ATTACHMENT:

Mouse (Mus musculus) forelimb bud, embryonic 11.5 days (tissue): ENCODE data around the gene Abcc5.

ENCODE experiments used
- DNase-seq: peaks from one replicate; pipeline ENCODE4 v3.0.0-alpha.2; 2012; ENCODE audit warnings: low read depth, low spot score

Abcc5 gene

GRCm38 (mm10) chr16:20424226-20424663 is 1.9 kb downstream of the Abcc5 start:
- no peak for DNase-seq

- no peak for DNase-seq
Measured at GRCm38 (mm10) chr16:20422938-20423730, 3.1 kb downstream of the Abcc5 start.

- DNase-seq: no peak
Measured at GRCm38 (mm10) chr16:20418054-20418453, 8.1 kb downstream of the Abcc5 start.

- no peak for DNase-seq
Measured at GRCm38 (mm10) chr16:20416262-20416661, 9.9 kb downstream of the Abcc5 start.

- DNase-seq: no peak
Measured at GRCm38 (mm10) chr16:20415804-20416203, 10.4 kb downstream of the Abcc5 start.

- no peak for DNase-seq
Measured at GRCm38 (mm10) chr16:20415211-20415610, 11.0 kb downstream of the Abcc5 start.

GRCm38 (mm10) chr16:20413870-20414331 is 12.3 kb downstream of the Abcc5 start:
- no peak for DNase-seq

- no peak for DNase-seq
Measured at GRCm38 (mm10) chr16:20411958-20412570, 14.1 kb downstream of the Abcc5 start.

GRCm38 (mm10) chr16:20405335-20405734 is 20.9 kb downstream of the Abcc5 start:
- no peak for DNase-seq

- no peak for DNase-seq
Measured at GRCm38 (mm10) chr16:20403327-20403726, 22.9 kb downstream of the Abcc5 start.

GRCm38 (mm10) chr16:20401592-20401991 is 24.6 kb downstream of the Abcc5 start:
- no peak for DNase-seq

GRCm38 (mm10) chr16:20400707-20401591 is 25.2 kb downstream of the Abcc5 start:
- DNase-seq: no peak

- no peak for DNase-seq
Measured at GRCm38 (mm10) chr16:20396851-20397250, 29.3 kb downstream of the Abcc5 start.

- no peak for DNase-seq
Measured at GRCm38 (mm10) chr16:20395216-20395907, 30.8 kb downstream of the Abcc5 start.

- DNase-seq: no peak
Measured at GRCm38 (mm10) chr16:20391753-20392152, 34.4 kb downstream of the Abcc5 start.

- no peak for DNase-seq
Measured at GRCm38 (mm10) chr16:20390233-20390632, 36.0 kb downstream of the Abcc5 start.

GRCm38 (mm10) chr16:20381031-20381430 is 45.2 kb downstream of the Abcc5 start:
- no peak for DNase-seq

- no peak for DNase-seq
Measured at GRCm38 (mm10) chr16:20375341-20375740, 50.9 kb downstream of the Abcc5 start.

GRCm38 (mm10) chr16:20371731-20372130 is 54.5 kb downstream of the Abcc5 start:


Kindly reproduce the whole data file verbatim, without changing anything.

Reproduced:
Mouse (Mus musculus) forelimb bud, embryonic 11.5 days (tissue): ENCODE data around the gene Abcc5.

ENCODE experiments used
- DNase-seq: peaks from one replicate; pipeline ENCODE4 v3.0.0-alpha.2; 2012; ENCODE audit warnings: low read depth, low spot score

Abcc5 gene

GRCm38 (mm10) chr16:20424226-20424663 is 1.9 kb downstream of the Abcc5 start:
- no peak for DNase-seq

- no peak for DNase-seq
Measured at GRCm38 (mm10) chr16:20422938-20423730, 3.1 kb downstream of the Abcc5 start.

- DNase-seq: no peak
Measured at GRCm38 (mm10) chr16:20418054-20418453, 8.1 kb downstream of the Abcc5 start.

- no peak for DNase-seq
Measured at GRCm38 (mm10) chr16:20416262-20416661, 9.9 kb downstream of the Abcc5 start.

- DNase-seq: no peak
Measured at GRCm38 (mm10) chr16:20415804-20416203, 10.4 kb downstream of the Abcc5 start.

- no peak for DNase-seq
Measured at GRCm38 (mm10) chr16:20415211-20415610, 11.0 kb downstream of the Abcc5 start.

GRCm38 (mm10) chr16:20413870-20414331 is 12.3 kb downstream of the Abcc5 start:
- no peak for DNase-seq

- no peak for DNase-seq
Measured at GRCm38 (mm10) chr16:20411958-20412570, 14.1 kb downstream of the Abcc5 start.

GRCm38 (mm10) chr16:20405335-20405734 is 20.9 kb downstream of the Abcc5 start:
- no peak for DNase-seq

- no peak for DNase-seq
Measured at GRCm38 (mm10) chr16:20403327-20403726, 22.9 kb downstream of the Abcc5 start.

GRCm38 (mm10) chr16:20401592-20401991 is 24.6 kb downstream of the Abcc5 start:
- no peak for DNase-seq

GRCm38 (mm10) chr16:20400707-20401591 is 25.2 kb downstream of the Abcc5 start:
- DNase-seq: no peak

- no peak for DNase-seq
Measured at GRCm38 (mm10) chr16:20396851-20397250, 29.3 kb downstream of the Abcc5 start.

- no peak for DNase-seq
Measured at GRCm38 (mm10) chr16:20395216-20395907, 30.8 kb downstream of the Abcc5 start.

- DNase-seq: no peak
Measured at GRCm38 (mm10) chr16:20391753-20392152, 34.4 kb downstream of the Abcc5 start.

- no peak for DNase-seq
Measured at GRCm38 (mm10) chr16:20390233-20390632, 36.0 kb downstream of the Abcc5 start.

GRCm38 (mm10) chr16:20381031-20381430 is 45.2 kb downstream of the Abcc5 start:
- no peak for DNase-seq

- no peak for DNase-seq
Measured at GRCm38 (mm10) chr16:20375341-20375740, 50.9 kb downstream of the Abcc5 start.

GRCm38 (mm10) chr16:20371731-20372130 is 54.5 kb downstream of the Abcc5 start: